I've already tried a lot and come up with a lot of winners _ new, old and classical _ and only a few I'd discard (the kitchen is also reviewing the hits and misses of the first menu). My favorites range from richly creamed fish and hearty steaks to the lightest and brightest salads.

Appetizers, salads and bocaditos (sandwiches or little bites) make for delicious prospecting in Boca's lode of new flavors, starting with the best bread basket in town, starring coconut chili bread.

Most fun are empanadas, the Spanish turnover, here made of plantains, potatoes or corn meal and filled with everything from crab or seafood picadillo to goat cheese, cooked open-face like pizza, or served on beds of nifty greens. The only one I didn't like was a crab corn pie with a limp crust served on a wonderful salad electrified with a juice of Meyer lemon and a red chili mayo.

The use of fresh herbs and field greens adds crunch and flavor to all salads here, a giant leap forward from 1905.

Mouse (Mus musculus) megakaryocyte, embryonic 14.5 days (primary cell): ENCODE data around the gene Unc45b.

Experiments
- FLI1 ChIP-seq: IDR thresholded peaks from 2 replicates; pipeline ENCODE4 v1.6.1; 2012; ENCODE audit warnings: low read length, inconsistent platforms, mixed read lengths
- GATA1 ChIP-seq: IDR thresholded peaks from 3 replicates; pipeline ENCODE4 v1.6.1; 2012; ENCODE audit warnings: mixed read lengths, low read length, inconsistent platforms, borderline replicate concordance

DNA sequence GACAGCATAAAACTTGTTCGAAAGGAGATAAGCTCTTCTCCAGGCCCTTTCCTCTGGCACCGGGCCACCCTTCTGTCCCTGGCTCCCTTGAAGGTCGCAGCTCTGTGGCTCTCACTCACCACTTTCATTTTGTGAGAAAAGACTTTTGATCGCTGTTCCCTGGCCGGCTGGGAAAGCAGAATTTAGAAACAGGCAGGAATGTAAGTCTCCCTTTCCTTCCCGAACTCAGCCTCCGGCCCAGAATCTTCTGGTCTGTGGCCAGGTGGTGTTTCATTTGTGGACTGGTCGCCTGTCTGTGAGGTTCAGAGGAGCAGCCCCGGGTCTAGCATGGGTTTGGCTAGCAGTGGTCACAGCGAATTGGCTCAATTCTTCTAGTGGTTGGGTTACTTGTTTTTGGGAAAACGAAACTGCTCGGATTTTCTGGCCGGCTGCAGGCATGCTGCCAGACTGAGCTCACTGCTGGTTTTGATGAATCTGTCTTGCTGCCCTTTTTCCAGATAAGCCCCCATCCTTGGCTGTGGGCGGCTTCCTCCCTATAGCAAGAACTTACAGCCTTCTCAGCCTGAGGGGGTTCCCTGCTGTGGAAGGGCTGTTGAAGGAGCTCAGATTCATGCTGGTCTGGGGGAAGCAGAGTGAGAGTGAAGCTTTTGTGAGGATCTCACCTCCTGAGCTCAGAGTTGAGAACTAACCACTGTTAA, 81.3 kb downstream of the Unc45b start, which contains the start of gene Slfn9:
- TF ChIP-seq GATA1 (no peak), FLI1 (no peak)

In a trilogy of soups, Boca's most innovative are the best, like a sweet cold vichyssoise of onion and pineapple and a creamy wonder of portobello mushrooms, spinach and parmesan. The heartbreaking failure in the bunch is black bean, our municipal soup: As served to the Nibbler, beans were al dente and broth thin in flavor and consistency. Que pasa?

Corn relish and guacamole give Thai-style chicken skewers a Latin touch but crab croquettes, an old favorite enriched and updated with a tart cilantro potion and pepper coulis, seem bland at heart.